The ban on large gatherings meant that the annual "First Cast" ceremony at the Junction Pool, a popular fly fishing spot, in the Sullivan County hamlet of Roscoe, marking the April 1 opening of trout season, could not be held. The season is still open and the state's Department of Environmental Conservation (DEC) encouraged anglers to take to the state's streams as long as they continued to practice social distancing. Many stores in Roscoe that catered to them were nevertheless closed and limited to filling orders online.[244] Anglers in Central New York reported that day that they were able to easily maintain social distancing while in the waters of Ninemile Creek, a practice necessary to the sport in any event since it prevented them from getting their lines tangled with each other. They appreciated the opportunity to get outside on a day with good weather for fishing and forget the pandemic, and some told the Syracuse Post-Standard they had good catches as well.[245]

DEC announced on April 7 that the state's spring wild turkey hunting season in May, and the youth turkey weekend at the end of April, were still going on. It advised hunters, in addition to the usual hunting safety practices, to continue social distancing while hunting and take other measures, such as buying supplies online and hunting close to home. Hunters were further advised to share blinds with other hunters only if they lived in the same residence, and to hunt alone where possible.[246]

Park closures and use restrictions[edit]

On April 7, Rockland and Sullivan counties closed their parks. Residents had been making heavy use of them during the lockdown, making it hard to enforce social distancing. The closures will last for two weeks and be re-evaluated at the end of that period.[247][248] A week later the Palisades Interstate Park Commission (PIPC) closed Nyack Beach and Rockland Lake state parks in Rockland County; local and county government officials had urged the move since the parks had grown crowded with visitors on recent warm days after the county and its towns closed their own parks. "While this is a tough call it is the right thing to do short term", said county executive Ed Day, who said the decision would be reviewed in two weeks.[249]

On April 9, Cuomo removed golf courses, boat launches and marinas from the list of essential businesses allowed to remain open, forcing all courses in the state of New York to close until at least April 29.[250] The move was a result of New Jersey and Pennsylvania having ordered courses to close, resulting in crowding at New York's courses near borders with those states. On April 18, Empire State Development modified that order to allow courses to open as long as no employees such as caddies were on the course, meaning golfers must carry their own bags and cannot use carts;[251] three weeks later that order was again modified to allow the use of carts as a reasonable accommodation for disabled golfers, per the Americans with Disabilities Act.[252]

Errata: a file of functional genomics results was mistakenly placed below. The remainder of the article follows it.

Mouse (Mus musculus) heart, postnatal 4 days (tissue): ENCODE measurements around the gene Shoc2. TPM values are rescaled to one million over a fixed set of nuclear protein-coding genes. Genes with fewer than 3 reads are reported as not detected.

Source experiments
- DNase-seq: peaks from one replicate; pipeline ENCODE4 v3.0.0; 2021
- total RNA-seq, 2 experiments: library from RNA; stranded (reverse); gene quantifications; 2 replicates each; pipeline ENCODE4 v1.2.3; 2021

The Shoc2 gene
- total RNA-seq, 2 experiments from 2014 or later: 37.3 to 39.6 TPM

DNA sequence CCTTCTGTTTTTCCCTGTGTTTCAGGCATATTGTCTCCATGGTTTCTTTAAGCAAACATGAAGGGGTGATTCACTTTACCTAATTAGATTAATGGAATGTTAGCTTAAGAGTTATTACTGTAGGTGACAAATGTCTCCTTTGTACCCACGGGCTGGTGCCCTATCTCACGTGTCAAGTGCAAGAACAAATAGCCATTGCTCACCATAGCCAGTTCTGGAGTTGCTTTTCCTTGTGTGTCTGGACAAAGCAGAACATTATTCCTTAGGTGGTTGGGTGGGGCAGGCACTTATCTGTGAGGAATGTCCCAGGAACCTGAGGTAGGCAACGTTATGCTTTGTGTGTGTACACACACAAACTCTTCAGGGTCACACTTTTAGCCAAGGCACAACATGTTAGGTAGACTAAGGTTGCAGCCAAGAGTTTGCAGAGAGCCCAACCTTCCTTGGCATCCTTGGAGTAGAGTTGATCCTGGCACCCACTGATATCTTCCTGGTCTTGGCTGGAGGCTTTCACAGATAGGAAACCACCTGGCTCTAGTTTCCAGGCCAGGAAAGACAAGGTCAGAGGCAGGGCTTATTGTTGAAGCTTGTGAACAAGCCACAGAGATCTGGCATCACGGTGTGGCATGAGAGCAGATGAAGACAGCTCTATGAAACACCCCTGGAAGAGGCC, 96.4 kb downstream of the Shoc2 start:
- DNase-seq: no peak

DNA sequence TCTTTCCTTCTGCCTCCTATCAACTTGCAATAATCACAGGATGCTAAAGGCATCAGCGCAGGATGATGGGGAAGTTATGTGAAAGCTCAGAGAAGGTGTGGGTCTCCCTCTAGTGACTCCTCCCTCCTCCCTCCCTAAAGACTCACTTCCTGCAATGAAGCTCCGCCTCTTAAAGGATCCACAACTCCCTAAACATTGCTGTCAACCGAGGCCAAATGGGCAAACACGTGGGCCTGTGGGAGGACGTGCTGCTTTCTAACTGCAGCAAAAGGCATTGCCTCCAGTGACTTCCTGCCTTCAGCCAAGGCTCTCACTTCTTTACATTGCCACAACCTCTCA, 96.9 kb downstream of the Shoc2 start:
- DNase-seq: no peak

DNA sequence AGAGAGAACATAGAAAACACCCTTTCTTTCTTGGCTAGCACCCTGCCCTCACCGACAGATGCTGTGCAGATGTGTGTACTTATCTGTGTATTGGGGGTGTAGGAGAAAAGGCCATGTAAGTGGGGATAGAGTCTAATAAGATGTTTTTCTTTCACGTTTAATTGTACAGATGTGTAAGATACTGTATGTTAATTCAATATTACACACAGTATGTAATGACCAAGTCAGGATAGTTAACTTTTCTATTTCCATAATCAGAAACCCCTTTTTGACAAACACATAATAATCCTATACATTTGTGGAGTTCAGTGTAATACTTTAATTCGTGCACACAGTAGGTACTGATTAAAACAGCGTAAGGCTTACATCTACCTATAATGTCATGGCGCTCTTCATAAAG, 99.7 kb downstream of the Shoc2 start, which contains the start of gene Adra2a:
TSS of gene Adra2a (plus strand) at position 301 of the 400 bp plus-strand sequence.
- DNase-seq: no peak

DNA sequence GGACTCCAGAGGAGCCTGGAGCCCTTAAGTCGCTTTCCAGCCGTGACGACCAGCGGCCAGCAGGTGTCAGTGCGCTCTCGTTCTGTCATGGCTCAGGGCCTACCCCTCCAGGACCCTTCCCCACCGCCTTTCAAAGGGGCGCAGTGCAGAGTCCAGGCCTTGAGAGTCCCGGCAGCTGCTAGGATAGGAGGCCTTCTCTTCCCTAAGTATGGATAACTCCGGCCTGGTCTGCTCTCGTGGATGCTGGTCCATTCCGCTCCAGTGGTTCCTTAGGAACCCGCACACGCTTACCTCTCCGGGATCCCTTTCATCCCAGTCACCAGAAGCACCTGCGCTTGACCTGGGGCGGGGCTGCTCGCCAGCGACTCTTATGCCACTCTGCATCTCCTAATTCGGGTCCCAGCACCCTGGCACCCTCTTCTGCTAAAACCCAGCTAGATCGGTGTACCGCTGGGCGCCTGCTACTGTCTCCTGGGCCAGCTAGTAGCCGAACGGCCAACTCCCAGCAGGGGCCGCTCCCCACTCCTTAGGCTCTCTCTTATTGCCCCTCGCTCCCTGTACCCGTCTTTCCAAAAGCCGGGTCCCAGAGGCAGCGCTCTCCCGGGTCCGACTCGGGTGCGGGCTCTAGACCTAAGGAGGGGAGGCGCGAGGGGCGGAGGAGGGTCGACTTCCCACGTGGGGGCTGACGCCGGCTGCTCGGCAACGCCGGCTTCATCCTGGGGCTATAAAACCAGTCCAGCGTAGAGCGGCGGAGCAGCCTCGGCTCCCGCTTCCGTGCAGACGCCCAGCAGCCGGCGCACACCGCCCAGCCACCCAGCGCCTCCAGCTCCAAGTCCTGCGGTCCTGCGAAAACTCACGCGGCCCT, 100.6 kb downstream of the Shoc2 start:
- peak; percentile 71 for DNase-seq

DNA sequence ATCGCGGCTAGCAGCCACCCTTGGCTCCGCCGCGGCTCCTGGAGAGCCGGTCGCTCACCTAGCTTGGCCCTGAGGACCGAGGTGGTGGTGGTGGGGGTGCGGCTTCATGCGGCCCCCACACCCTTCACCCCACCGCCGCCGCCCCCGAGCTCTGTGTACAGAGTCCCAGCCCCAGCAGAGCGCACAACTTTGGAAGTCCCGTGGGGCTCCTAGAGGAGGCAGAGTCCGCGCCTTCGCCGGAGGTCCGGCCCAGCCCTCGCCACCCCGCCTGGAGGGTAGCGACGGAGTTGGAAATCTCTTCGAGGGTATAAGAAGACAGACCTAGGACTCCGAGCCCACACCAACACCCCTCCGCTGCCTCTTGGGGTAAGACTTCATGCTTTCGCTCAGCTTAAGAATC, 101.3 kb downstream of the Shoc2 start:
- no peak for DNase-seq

The Rockland County park closures were supplemented April 24 by the PIPC's closure of all roads through Bear Mountain and Harriman state parks, where the Anthony Wayne Recreation Area has been serving as a testing site, save Seven Lakes Drive, and exits that led to those roads from Palisades Interstate Parkway, in not only Rockland but neighboring Orange County. Trail shelters were also closed, although backpackers were still allowed to set up camp within 300 ft (91 m) of the shelters. Permitholders are still allowed to boat on the parks' lakes; sales of new permits are suspended through May 7.[253]

In Ulster County, parking lots at Minnewaska State Park Preserve in the Shawangunks have been limited to 50 percent of capacity to prevent overcrowding. All recreational activities within the park other than foot travel have been prohibited, including climbing and bouldering. Restrooms within the park have been closed as well.[254]

In Dutchess, Putnam and Westchester counties, many popular trails and trailheads alongside the Hudson River in Hudson Highlands State Park have been closed since hikers arriving by car or Metro-North's Hudson Line trains must walk on the side of narrow roads and thus cannot keep six feet apart. Among them are all trails on Breakneck Ridge and Bull Hill north of Cold Spring.[255]